What Comes? What Gives?
How can we mark the period of Aug. 6-9 in mourning for the Hiroshima and Nagasaki and nuclear weapons programming? To begin with, let us remember what is at stake: “One of the great temptations of our age is to view the world and its people and problems as complicated abstractions, remote from our lived daily experiences.”
Patrick McCarthy in “Sharing the Burdens” The Roundtable, Winter 1998
If abstraction requires the anecdote of daily kindnesses and deliberate sacrifices, so the rebuke of temptation requires mindfulness of our friends waging peace. I have received several letters from prisoners of conscience that I will share in the coming days. Maybe one way to mark this period in vigil is to sit with the words of these peacemakers and in our prayer keep them in view. As we feel moved, our community can offer observations of hope in response. For:
“We cannot love God unless we love each other, and to love we must know each other. We know Him in the breaking of bread, and we know each other in the breaking of bread…” Dorothy Day.
This first is from Mark Kenney, serving six months beginning 4/27/11 found guilty of trespass at Offutt AFB, home of the Strategic Command, 8/9/10.
Thanks so much for writing and sending the beautiful card. It is almost a year since our action in Omaha last august 9th.
I have plenty of time to pray and fast here. I certainly will be praying for folks gathering at OFFUTT Aug (6-9). I am more than happy to include you in those prayers.
As far as feeling like having “Diseased attachments” and having a heart divided, well, that is truly all of our situation as followers of Christ on earth.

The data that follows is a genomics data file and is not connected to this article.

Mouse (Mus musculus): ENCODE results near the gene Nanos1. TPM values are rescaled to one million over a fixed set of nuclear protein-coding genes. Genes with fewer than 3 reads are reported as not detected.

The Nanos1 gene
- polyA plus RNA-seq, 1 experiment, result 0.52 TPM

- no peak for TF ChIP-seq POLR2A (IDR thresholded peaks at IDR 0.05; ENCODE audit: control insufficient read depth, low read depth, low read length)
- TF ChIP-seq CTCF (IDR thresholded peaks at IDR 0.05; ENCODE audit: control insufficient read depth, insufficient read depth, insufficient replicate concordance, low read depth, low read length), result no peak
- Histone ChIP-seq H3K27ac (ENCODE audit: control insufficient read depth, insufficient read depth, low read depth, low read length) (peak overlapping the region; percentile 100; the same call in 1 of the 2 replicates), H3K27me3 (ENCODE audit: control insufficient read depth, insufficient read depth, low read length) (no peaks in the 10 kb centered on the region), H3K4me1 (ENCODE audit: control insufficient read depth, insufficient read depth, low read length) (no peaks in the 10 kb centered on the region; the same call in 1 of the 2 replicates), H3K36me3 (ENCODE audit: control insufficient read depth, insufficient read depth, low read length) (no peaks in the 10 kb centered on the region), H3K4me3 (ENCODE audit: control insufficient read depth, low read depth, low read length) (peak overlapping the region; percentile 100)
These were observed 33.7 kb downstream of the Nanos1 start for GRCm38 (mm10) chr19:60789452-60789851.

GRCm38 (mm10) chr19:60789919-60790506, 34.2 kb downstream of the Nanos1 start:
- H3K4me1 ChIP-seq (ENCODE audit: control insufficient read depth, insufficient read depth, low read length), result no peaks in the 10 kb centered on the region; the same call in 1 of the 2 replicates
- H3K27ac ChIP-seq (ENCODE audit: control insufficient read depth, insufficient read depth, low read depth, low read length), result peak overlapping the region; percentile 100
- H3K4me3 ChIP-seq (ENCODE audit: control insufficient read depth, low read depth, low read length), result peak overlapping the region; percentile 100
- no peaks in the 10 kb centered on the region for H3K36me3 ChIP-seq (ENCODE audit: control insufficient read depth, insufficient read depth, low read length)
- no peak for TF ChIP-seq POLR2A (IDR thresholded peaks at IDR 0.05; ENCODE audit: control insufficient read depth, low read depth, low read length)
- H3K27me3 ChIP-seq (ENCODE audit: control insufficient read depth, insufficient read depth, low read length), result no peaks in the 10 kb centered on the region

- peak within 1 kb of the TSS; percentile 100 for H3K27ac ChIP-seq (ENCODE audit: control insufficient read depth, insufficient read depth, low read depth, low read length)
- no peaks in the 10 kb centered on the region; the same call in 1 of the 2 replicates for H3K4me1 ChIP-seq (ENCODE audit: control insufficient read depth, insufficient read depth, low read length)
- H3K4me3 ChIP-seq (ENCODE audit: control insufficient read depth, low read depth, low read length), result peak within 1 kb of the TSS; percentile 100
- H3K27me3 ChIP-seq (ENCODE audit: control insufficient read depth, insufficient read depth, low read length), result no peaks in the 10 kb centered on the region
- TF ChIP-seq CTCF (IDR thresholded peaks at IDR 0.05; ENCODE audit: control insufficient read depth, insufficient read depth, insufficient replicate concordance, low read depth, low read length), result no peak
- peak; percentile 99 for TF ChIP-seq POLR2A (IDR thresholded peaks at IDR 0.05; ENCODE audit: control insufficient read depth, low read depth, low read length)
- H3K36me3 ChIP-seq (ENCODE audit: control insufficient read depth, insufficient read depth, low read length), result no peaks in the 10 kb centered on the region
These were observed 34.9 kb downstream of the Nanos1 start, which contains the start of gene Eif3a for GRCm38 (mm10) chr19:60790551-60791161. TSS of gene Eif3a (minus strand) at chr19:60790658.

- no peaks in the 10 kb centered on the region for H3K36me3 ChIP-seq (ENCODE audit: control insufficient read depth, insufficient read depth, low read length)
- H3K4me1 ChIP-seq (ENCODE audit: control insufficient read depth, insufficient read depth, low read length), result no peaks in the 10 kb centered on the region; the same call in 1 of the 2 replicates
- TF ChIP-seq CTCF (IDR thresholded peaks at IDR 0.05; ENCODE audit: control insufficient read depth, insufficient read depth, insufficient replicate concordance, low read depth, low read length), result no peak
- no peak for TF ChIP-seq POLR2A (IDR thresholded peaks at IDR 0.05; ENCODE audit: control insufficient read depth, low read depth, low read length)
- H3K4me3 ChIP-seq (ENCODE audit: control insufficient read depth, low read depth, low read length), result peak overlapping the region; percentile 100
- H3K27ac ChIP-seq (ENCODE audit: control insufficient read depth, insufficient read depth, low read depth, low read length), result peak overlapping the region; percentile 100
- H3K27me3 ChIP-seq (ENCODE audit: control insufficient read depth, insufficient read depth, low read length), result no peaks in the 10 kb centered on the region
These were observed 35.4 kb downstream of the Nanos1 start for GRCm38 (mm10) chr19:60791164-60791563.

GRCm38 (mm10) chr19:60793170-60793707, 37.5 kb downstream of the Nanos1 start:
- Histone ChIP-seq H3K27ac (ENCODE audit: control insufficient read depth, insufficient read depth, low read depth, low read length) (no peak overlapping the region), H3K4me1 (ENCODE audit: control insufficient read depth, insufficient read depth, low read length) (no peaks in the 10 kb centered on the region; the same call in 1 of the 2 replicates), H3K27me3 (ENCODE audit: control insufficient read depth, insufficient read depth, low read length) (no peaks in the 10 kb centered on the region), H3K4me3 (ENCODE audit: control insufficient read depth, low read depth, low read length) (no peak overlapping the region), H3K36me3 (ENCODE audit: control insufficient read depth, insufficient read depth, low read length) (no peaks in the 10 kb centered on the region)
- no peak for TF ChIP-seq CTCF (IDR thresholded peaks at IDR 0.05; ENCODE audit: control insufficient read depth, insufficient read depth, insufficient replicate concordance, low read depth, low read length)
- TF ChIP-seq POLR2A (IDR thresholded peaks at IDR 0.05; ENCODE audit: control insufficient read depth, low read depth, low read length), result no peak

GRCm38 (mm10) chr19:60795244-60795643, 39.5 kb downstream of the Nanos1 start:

Amazingly enough, Jesus has such confidence in us, to be “wheat among the weeds”; to be non-materialistic among capitalists; to be non-violent among militarists; to be citizens of the kingdom of heaven amidst secular patriotism.
We/I fail over and over in our attempts to live up to the wonderful expectations our Lord has for us.
Fortunately, God is merciful, as we are to be merciful to each other. Jesus knew how incredibly difficult this would be. I beli[e]ve we have to be incredibly forgiving and much more greatful to each other in our weaknesses. For it is the meek who truly inherit the earth. It is truly the poor in spirit who have access to the kingdom of Heaven, we must be forgiving of others over and over. We must allow God to forgive us as we forgive others.
As Pope Benedict XVI express in his book Jesus of Nazareth; “the presence of Christ makes all the difference”. (I may be paraphrasing a bit here).
Peter Maurin always held, that the social teaching of the Church needed to be unleashed. Dorothy Day showed us how to express the heart of the Church through u[n]relenting hospitality.
Maybe you, Chris, can help the Church, the body of Christ; us, bear it’s very soul, by showing us how to be more merciful to each other amidst this terrible canondrum of choices life presents to us.
Sorry, I get a little preachy sometimes. Prison is a wonderful place to pray, reflect, and try to practice what we like to preach.
I wish you and all the folks at the White Rose Catholic Worker all the best. Enjoy the farm. I like to visit the Strangers and Guest Catholic Worker farm in Maloy, IA.
In Christ’s Peace
In Christ’s Solidarity,
Mark Kenney Reg #: 14018-047
Federal Prison Camp
P.O. Box 1000
Duluth, Minnesota 55814